We have known for a long time that there is a relationship between our thoughts, our feelings, and what we do.
Cognitive behavioral therapists often refer to this as the cognitive triangle (pictured below). For example, if we tell ourselves, “This is going to be hard,” we often feel overwhelmed or scared, and our hearts beat hard. In another example, if we use a growth mindset perspective and remind ourselves, “I’ve got this,” we may feel more confident and stay calmer. When we teach our bodies to relax, oftentimes our thoughts and feelings follow suit. Our physical posture changes our thoughts and feelings.
Amy Cuddy, a social psychologist at the Harvard Business School, has published a series of articles and a book on a related phenomenon.
She calls the nonverbal communication “presence.” Her work has found that people who adopt a strong physical posture, or “open pose,” prior to a high-stakes social evaluation improved performance on the task. So basically, by changing the body, the thoughts, feelings, and other associated behaviors also changed. By adopting expansive postures, people feel more powerful. There were mixed findings on how much the pose resulted in hormonal and physiological changes, but the effect of posture upon feelings of power was since replicated in nine other published studies from nine different labs.
I can think of an example of this that happened in my life.
When I was a student, I had a good friend and peer mentor. Whenever she singled out by a professor for her thoughts, she would draw back her shoulders, stand straight, and speak confidently. The first time I saw her do this, I was amazed at her physical response. Afterwards, I tried to picture her response when I was in a similar situation, terming her very intuitive posture the “puff-up technique.” It was amazing how well it worked to help me stay confident in a tremulous situation. I have used this approach with patients for many years, particularly as they prepare to talk to someone challenging or difficult.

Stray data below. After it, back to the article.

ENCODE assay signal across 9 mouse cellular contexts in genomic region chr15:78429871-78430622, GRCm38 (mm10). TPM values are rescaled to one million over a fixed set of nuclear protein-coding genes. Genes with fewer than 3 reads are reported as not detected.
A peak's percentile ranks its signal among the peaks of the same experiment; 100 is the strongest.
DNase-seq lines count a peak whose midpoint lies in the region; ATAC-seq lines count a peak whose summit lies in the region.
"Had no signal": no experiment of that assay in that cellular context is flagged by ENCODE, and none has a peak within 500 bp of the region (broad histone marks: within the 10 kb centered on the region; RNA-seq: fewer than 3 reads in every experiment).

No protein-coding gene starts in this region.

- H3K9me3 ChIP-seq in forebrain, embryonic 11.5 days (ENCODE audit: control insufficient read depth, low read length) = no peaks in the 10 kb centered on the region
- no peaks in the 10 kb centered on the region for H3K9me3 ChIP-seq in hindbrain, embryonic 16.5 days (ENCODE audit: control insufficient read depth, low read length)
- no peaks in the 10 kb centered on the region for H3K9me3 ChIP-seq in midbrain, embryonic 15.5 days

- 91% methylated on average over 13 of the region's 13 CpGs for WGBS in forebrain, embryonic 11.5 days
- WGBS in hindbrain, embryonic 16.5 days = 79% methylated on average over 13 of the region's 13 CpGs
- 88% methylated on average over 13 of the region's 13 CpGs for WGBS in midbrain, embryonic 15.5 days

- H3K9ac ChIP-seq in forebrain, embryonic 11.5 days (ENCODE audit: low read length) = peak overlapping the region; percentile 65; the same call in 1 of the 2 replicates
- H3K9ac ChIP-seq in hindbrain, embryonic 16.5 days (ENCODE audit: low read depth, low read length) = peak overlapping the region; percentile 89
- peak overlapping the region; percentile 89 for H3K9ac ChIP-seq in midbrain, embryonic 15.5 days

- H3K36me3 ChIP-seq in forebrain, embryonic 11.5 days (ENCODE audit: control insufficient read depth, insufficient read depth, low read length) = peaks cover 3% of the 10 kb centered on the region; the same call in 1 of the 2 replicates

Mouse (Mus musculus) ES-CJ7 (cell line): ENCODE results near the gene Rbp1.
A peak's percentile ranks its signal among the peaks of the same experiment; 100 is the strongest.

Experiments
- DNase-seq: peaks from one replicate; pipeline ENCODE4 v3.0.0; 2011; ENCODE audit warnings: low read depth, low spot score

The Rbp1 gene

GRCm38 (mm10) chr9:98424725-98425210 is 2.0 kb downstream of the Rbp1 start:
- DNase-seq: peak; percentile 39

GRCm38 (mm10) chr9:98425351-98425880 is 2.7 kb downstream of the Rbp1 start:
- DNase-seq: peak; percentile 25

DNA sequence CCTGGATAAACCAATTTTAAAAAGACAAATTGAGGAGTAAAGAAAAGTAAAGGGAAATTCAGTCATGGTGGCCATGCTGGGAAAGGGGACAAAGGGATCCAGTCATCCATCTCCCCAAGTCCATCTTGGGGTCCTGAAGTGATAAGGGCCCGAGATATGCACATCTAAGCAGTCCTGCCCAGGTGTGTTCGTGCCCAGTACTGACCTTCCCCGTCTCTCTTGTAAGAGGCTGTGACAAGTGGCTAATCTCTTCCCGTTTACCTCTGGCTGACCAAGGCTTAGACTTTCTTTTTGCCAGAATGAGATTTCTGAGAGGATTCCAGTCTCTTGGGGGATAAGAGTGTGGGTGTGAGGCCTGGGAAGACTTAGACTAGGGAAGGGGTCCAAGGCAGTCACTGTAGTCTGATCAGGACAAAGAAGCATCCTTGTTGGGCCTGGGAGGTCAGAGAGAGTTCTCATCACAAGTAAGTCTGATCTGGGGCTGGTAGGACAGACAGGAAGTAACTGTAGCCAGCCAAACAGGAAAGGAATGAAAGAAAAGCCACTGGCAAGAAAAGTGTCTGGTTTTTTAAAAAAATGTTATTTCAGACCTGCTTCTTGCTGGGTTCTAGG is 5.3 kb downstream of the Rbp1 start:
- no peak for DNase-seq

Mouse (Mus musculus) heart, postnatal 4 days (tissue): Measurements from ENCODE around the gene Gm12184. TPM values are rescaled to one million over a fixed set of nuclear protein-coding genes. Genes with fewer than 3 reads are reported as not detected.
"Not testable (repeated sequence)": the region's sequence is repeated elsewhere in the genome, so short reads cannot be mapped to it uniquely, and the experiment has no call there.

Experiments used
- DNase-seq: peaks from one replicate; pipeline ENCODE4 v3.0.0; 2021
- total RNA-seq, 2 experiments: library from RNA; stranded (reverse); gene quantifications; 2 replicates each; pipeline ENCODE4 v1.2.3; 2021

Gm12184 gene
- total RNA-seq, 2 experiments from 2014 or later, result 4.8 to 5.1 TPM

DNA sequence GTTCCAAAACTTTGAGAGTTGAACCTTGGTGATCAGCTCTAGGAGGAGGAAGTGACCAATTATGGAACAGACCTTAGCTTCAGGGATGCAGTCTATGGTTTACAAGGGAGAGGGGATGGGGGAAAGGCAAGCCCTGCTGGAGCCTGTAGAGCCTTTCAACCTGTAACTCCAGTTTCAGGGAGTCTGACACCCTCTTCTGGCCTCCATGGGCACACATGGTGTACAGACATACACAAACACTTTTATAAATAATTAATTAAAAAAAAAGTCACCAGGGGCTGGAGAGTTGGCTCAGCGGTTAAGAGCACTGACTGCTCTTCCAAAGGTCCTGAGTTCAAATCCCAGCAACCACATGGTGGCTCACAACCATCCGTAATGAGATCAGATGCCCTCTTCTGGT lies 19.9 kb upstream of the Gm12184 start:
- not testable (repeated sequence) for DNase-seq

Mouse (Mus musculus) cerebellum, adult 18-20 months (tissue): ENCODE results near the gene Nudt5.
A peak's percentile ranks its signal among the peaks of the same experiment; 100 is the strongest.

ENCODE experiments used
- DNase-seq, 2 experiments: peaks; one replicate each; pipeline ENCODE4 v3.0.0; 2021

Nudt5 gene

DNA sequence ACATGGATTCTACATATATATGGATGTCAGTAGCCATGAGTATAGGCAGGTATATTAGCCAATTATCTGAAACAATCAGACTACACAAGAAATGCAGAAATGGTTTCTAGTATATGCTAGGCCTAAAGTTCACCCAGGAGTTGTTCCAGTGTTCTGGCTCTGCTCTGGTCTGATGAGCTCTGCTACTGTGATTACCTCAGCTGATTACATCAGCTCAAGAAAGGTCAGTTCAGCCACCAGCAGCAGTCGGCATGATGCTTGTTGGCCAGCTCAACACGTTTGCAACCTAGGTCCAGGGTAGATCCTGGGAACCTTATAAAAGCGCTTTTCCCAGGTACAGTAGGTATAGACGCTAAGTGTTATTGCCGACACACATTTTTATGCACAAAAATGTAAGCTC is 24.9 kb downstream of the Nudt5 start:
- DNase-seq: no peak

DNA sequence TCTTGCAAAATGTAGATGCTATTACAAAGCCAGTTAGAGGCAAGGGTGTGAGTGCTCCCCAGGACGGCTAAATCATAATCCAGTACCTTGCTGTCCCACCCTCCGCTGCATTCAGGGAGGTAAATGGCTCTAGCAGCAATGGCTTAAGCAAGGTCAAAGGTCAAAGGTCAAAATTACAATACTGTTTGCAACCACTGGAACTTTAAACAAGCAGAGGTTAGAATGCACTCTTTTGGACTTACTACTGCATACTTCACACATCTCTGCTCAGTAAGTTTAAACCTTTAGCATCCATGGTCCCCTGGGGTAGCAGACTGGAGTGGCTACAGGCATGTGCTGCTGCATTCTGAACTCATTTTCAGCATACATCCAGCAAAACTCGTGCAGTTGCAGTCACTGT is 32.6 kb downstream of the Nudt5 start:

When I read Amy Cuddy’s book, Presence, I was delighted to see the research on “presence” or how open or expansive postures change a person’s thoughts and feelings of an event. In addition, they also change how other people respond. Social psychology research also finds that people often respond to the open postures with more respect, regardless of how accurately the speaker shares information.
How can you use this information on postures?
Let’s say you have a big presentation coming up, or you need to have a difficult conversation with someone at school or work. Practicing a power pose may help.
Find a power pose that works for you.
It could be the classic “Superhero Pose,” the YogaTree Pose, or the Yoga Mountain Pose. It could be any pose that helps you to feel open and powerful.
Practice saying what you need to say in this posture, over and over.
Practice feeling open and powerful while saying your words.
Prior to the conversation or giving the speech, practice your power posture in the mirror for a few moments.
Notice how your body feels, how it feels to be powerful. Take some deep breaths and enjoy this feeling.
When it is time to do the presentation or have the conversation, use a powerful stance. Do this, even if it doesn’t feel comfortable.
Keep facing your fear. The more you use this stance, the more comfortable it will become.